Stage two focuses on learning through direct patient contact under the guidance of seniors, and Barker’s position suggests that stage two may never really end. Google Glass would support this stage of the curriculum, helping to simulate the practice of medicine, teach decision making, and then allow collaboration long after qualification. With a teacher demonstrating on patients (or that earlier revolution: a mannequin) with a headset camera, the learner is brought straight into the operating theater.
Google Glass is similar to a standard pair of glasses. It has an optical head-mounted display, sitting just above the right eye. Features include a built-in GPS, microphone and Bluetooth, and a camera which can record and live-stream videos to a Google hangout. Particularly useful is voice activation which would allow surgeons to, for example, do a web search for latest research or access EMRs or even real-time patient metrics without “breaking scrub” (compromising operating room sterility). As well as improving the provision of care, this ought to give students a more holistic understanding of each case.
Dr. Rafael J. Grossmann, Surgeon, mHealth Innovator and Google Glass Explorer was the first to perform a Google Glass-aided surgery, including remote teaching contexts and offering clinical advice remotely via Google hang-out. Orthopaedic surgeon Dr. Selene Parekh followed with a demo of foot and ankle surgery, and then plastic surgeon Dr. Anil Shah used the device while carrying out a rhinoplasty. Recently, Medical News Today wrote about a surgeon who live-streamed a procedureusing Google Glass and a tablet device.
Grossman says that exposing students to the real life of a surgeon and their problems is critical for training and students should learn and mimic best practices early on. Furthermore, he adds that Google Glass education goes beyond the operating room, “Google Glass is a great start with practically limitless opportunities. “For example, how to connect with patients, how to teach bedside manner, how to prepare patients for surgery can all be best taught from real life examples. Google Glass records it and demonstrates best practice, from A to Z through the responsibilities of a practitioner,” he says.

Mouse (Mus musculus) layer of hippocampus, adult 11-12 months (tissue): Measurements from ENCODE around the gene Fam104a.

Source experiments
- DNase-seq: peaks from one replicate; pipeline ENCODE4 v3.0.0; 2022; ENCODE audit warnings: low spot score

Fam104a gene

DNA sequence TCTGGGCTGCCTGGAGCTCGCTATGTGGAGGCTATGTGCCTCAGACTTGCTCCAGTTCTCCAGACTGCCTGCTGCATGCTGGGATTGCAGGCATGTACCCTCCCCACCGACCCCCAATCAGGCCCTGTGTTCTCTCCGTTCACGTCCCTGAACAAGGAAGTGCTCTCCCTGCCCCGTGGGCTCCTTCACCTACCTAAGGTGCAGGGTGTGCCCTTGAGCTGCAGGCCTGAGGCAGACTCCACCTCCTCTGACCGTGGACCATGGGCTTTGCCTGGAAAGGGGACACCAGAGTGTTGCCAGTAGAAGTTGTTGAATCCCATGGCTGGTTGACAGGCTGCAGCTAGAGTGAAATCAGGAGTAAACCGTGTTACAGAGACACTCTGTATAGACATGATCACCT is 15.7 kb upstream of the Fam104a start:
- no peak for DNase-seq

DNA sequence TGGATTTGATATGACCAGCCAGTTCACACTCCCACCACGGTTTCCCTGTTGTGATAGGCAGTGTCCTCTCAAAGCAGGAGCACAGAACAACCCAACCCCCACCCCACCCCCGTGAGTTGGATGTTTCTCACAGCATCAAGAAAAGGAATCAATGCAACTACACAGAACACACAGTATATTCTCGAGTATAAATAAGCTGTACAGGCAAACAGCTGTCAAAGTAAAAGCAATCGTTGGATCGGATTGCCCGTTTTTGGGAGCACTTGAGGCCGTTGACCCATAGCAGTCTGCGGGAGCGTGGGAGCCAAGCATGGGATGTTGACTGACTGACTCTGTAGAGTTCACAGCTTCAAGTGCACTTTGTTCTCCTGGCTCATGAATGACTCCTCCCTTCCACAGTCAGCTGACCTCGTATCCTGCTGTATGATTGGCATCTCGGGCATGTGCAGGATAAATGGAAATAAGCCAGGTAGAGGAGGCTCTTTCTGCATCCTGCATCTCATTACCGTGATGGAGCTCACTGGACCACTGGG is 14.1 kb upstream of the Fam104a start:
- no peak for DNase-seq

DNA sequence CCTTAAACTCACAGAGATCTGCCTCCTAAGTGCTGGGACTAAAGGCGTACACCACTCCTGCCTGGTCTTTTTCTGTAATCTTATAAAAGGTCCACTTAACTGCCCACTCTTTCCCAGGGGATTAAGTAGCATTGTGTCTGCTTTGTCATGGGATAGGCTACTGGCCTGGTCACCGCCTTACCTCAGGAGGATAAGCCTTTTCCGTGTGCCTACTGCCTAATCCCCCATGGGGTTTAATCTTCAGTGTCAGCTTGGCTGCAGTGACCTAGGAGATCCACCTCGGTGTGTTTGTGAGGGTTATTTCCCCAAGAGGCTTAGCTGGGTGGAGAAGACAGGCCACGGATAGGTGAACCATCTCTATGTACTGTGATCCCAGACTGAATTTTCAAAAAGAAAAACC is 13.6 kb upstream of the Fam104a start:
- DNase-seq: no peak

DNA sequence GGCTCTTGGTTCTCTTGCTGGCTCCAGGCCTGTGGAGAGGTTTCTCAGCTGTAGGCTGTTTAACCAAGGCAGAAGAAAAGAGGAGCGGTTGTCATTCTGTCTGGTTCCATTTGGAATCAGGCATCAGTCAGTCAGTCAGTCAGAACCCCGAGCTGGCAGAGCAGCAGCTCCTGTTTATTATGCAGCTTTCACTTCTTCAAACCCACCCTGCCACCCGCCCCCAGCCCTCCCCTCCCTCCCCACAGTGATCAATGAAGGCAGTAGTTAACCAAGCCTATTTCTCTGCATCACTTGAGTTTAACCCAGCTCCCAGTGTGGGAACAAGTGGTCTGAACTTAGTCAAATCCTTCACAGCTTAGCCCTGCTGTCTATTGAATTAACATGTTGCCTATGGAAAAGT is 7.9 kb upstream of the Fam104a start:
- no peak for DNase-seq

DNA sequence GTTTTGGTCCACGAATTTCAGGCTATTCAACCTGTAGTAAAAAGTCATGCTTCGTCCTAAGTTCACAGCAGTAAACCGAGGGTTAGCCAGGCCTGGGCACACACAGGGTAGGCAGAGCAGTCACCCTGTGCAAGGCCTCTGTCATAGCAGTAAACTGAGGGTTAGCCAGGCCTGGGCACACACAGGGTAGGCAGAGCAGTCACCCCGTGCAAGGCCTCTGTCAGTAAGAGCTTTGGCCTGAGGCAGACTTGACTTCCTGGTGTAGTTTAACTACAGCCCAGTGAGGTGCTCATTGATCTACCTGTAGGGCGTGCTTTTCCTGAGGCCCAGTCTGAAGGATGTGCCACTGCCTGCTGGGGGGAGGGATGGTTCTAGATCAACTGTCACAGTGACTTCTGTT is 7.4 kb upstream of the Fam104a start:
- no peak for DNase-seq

Plus, of course, these Google Glass recorded procedures can be shared across the globe. InnovatorArmando Iandolo, co-founder of Surgery Academy and his team have created an application for Google Glass that lets surgeons stream a heads-up view of procedures to students anywhere in the world. The big, bold innovation is to connect these streams in MOOCs (massive open online courses), says Iandolo. He and his co-founder are currently crowd-funding the idea on Indigogo. “Students will access an operating theatre online and watch a surgical intervention, live, for the procedure of their choice”, says Iandolo. “As we enter Universities, we want to become an integral part of the medical student’s study curriculum”.
MOOCs aren’t new either, but with the Surgery Academy everything seems to fall in place. By bringing the learner straight into theatre, simulation via Google Glass makes courses operate more like apprenticeships.
The patient would need to give their approval, but this is surely quite reassuring for the patient: which practitioner – and one good enough to teach – wants to screw up while being live-streamed to hundreds of students and fellow physicians?
The speed at which Google Glass eventually becomes a standard educational support tool is less certain, and we can learn from previous waves of innovation. In 2010, the Northern Ontario School of Medicine introduced a new mobile device program (medical students received laptops, iPhones and iPads). To assess its value, educators there how medical learners use mobile technologies. Their white paper concluded, “Students would adapt their use of mobile devices to the learning cultures and contexts they find themselves in.” Device value needs to be taught. It depends on how welcome new tech is perceived to be in classrooms, by students, teachers, and the wider ecosystem.
A typical fear is that, especially early in the curriculum (stage one above), medical students will miss out on basic knowledge. Search and find functions make it easier to zero in on an answer, but perhaps without the rich context and basic knowledge provided by reading cover to cover. Students – and teachers – could work just ‘for the test’.
Well, books have always had indices. It’s the process of search which has been accelerated, and there is no evidence that students would treat a digital medical textbook differently than its paperback version. In fact digital isn’t a replacement for the traditional textbook; it’s an opportunity to augment it. There is a generational shift in the learning styles of medical students, Mihir Gupta writes in aKevinMD article. Digital allows the stodgy textbook to be augmented with visual and multimedia, which will suit certain learning styles. “Innovative digital resources are vital for helping students retain knowledge and simplify difficult concepts”, says Gupta. These new resources are great for quick access to updated medical knowledge, but “it will not replace textbook learning, nor should it”.